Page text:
Last week, the Council of the European Union announced a bold new set of goals designed to move Europe squarely to the forefront of the Open Science movement – including setting an ambitious target proposing that all European scientific research articles be made freely available via Open Access by the year 2020.
In a statement released by the Competitiveness Council, a high-level body comprised of the Ministers of the 28 member states of the EU responsible for trade, innovation science and industry, the members agreed to
“support a transition to immediate open access as the default by 2020, using the various models possible and in a cost-effective way, without embargoes or with as short as possible embargoes, and without financial and legal barriers, taking into account the diversity in research systems and disciplines…”
Implementation details remain to be addressed, but the statement makes it clear that each country is free to adopt implementation strategies that best suit their local needs, and does not express a specific preference for use of either journals or repositories as a compliance mechanism.
Additionally, the Council set out goals promoting a move towards making “open” the default for research data sharing, and outlined the need to realign incentives/rewards for the sharing of research outputs that support the public’s interest – rather than basing assessment solely on quantity of publications produced or the Impact Factor of those publications.
Any way you slice it, this represents a huge step forward for the global open access movement. The statement released today by the Publishers Association underlines just how significant an advance the EU’s new position is.
In their response to the EU’s Competitiveness Council’s Conclusions of May 27, 2016, the publishers expressed numerous deep concerns. In particular, I would note they express:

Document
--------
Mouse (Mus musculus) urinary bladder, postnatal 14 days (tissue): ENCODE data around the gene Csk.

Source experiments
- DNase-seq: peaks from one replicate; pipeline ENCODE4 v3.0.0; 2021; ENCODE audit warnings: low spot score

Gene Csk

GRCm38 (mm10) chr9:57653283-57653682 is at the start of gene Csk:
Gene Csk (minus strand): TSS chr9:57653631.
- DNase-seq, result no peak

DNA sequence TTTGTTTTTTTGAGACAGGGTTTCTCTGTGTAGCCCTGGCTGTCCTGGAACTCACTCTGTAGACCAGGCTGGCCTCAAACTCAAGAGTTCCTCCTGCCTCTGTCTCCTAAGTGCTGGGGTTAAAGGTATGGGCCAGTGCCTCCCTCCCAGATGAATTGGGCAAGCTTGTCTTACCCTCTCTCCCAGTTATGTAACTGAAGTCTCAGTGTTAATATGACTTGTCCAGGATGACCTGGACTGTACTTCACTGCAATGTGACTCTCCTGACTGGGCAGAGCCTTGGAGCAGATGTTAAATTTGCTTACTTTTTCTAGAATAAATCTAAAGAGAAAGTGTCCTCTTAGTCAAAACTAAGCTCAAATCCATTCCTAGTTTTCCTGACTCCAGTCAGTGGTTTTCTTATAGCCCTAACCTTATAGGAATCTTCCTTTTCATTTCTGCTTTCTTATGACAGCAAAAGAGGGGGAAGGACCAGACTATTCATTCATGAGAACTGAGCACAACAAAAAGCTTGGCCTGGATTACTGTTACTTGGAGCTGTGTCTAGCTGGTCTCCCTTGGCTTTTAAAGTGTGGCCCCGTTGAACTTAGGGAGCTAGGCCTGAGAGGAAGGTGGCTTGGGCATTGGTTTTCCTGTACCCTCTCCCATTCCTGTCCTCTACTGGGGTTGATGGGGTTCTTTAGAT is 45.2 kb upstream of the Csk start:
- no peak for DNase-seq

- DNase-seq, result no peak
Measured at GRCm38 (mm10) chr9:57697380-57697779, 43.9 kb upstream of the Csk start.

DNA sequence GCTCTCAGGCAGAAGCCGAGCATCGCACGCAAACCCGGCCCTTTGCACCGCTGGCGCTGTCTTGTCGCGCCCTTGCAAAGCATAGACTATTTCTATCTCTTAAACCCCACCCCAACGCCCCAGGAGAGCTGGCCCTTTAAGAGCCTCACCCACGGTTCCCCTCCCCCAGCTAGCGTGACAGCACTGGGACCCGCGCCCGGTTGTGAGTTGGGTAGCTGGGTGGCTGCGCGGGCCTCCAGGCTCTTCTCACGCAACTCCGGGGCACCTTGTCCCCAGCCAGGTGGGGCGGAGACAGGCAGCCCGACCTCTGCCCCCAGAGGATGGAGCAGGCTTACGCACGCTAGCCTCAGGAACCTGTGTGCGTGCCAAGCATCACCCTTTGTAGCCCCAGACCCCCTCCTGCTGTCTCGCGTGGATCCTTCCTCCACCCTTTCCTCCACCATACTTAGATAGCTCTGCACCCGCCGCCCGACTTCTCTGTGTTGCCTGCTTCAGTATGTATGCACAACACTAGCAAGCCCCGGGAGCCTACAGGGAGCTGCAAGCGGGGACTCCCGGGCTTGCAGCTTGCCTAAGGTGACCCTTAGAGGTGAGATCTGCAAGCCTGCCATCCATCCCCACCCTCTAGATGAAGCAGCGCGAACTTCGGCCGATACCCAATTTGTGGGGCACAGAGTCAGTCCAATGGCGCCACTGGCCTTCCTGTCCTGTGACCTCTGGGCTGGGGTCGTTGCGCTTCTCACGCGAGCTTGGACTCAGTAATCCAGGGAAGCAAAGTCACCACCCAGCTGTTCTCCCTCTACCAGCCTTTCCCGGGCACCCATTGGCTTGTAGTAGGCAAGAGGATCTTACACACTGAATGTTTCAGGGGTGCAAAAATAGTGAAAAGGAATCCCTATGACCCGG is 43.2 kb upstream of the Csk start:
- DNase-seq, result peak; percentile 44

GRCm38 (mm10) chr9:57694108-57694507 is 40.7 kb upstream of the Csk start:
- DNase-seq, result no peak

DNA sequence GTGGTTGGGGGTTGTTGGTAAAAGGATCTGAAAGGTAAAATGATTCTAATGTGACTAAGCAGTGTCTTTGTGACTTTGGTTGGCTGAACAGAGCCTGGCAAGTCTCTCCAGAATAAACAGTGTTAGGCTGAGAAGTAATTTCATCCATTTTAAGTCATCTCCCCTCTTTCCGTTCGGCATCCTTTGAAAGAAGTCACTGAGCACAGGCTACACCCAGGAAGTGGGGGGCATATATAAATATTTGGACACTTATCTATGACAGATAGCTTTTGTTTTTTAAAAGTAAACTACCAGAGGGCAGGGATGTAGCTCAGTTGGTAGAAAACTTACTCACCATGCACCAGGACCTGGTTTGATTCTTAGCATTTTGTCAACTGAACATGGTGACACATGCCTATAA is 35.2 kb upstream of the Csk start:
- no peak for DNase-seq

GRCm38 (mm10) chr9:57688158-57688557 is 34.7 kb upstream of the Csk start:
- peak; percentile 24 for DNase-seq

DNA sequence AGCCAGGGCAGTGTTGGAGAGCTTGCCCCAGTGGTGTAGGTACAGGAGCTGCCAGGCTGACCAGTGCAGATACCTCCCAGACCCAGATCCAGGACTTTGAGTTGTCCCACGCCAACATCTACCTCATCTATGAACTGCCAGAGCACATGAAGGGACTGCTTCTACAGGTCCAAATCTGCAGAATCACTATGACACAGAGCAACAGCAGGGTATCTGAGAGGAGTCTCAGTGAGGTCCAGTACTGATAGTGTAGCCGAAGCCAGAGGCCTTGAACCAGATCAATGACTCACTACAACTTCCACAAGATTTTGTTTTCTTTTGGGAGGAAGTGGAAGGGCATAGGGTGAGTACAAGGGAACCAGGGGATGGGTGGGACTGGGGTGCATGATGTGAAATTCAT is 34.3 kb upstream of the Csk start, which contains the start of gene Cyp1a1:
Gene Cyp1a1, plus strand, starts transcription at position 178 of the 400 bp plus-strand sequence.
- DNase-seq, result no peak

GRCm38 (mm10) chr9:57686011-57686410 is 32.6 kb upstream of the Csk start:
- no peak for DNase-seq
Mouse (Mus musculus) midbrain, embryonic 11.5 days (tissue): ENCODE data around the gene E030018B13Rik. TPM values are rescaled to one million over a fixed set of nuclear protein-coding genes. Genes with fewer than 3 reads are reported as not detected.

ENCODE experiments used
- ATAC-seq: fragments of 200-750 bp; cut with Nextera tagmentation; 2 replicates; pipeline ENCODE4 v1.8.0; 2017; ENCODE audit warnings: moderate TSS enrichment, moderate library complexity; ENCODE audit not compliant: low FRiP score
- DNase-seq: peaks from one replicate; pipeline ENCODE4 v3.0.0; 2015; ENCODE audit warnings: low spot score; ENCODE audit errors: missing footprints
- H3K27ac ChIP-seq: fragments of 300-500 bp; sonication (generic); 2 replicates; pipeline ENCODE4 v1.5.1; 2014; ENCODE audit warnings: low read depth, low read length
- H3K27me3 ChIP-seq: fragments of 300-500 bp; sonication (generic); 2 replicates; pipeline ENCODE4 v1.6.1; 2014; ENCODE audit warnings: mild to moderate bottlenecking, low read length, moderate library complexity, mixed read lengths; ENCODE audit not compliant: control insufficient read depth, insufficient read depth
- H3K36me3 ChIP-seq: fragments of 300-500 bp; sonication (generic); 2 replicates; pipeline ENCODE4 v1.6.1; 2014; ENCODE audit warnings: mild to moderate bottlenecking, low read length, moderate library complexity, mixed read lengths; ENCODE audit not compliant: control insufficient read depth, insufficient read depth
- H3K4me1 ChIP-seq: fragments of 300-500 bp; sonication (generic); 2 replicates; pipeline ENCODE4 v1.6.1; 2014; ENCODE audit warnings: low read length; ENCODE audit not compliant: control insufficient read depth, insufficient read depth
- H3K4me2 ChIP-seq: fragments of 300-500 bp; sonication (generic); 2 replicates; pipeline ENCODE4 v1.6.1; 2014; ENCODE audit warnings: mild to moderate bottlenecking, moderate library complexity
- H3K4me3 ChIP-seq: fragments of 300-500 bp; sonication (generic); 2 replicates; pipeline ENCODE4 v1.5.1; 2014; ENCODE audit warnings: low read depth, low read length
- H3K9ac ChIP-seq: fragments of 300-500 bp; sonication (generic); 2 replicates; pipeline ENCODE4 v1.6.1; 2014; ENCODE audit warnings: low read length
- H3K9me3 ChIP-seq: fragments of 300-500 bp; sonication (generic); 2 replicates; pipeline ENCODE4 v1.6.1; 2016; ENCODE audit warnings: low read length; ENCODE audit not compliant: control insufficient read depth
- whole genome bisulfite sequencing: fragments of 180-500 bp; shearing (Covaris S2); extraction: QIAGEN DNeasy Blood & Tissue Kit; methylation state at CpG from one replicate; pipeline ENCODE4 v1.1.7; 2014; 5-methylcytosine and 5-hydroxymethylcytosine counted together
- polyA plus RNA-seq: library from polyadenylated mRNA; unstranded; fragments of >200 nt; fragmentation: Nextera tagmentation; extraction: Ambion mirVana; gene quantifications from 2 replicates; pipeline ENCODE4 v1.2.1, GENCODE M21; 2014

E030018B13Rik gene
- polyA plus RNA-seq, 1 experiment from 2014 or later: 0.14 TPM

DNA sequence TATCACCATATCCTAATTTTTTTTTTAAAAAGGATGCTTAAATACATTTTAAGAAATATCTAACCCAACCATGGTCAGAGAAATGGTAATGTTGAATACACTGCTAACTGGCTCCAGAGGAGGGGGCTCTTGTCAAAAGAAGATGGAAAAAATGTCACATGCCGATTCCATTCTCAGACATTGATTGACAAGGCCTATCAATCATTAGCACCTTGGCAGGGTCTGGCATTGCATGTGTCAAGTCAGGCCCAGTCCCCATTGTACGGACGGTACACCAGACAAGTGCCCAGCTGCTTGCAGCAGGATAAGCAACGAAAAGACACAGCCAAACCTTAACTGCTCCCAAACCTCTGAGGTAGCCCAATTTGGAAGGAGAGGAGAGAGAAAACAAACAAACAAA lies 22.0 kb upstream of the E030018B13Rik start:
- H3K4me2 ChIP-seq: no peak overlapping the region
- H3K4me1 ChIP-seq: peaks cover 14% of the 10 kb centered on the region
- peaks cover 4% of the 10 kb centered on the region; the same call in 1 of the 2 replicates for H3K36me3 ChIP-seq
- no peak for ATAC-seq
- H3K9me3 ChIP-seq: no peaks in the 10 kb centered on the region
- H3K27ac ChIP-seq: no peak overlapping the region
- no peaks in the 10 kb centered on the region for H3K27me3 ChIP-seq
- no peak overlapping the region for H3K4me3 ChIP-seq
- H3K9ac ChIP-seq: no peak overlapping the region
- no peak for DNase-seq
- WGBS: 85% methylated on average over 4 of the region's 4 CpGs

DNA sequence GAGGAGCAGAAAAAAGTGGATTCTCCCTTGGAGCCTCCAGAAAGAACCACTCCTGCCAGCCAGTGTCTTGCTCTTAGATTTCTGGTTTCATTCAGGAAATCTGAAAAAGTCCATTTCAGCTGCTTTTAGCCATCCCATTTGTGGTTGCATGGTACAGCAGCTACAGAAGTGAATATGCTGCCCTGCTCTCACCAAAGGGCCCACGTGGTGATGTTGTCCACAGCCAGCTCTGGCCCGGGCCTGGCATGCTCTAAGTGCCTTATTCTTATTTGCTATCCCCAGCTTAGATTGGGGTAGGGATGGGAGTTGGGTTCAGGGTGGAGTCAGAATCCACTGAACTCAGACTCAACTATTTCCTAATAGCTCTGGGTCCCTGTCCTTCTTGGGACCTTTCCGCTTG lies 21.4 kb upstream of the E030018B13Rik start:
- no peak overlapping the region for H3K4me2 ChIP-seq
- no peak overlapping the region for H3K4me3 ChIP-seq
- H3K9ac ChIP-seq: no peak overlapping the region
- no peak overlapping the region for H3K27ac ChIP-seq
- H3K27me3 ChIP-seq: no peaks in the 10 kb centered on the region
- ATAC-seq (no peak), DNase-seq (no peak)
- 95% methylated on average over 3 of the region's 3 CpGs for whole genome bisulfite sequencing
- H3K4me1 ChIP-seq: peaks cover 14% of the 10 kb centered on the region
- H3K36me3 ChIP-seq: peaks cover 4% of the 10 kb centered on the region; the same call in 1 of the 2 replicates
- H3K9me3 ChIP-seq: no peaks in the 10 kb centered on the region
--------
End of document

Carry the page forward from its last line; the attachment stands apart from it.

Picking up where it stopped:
1. A concern over lack of deference to the “gold” journal publishing route. Their comments clearly highlight a real nervousness about the potential for institutional repositories to disrupt their exclusive control of article distribution channels;
2. A deep concern over lack of specific allowable embargo periods. They do not like the “as short as possible” language, and that is no surprise given their recent pushes to define 24-48 months as acceptable embargoes.
3. Additional concern that a sprint to *required immediate* open access will lead researchers to chose less-expensive options for publication. This is really interesting; the publishers seem very concerned that forcing a *quick* move to immediate OA will give authors the incentive to bypass the high impact – and high-priced – journals in favor of publication in more affordable venues.
4. An explicit plea that Text and Data Mining (TDM) be kept as the exclusive purview of the commercial publishing market rather than enabled to serve the public good. They specifically note that “the suggestion to include “public interest research organisations” is extremely vague and the suggestion to include “businesses and SMEs” within scope threatens to undermine an existing, well-functioning market for commercial TDM.”
5. An opposition to any employer retention of copyright. Rather than expressing support for the extending accessibility to and increased utility of articles that this promotes, the STM statement simply laments that this move would “conflict with the rights publishers need in order to operate a subscription business model, and to act on behalf of the author to protect and defend their work and their reputation….”
The full text of the STM statement is worth a read, and can be found here (http://www.stm-assoc.org/2016_05_28_STM_Extended_Feedback_EU_Compt_council_conclusions.pdf released today by the STM International). It will be very interesting to see if U.S. policy makers respond in kind to the bold action action taken by the EU. A reaction this strong from the publishing lobby indicates that the EU has really hit the mark.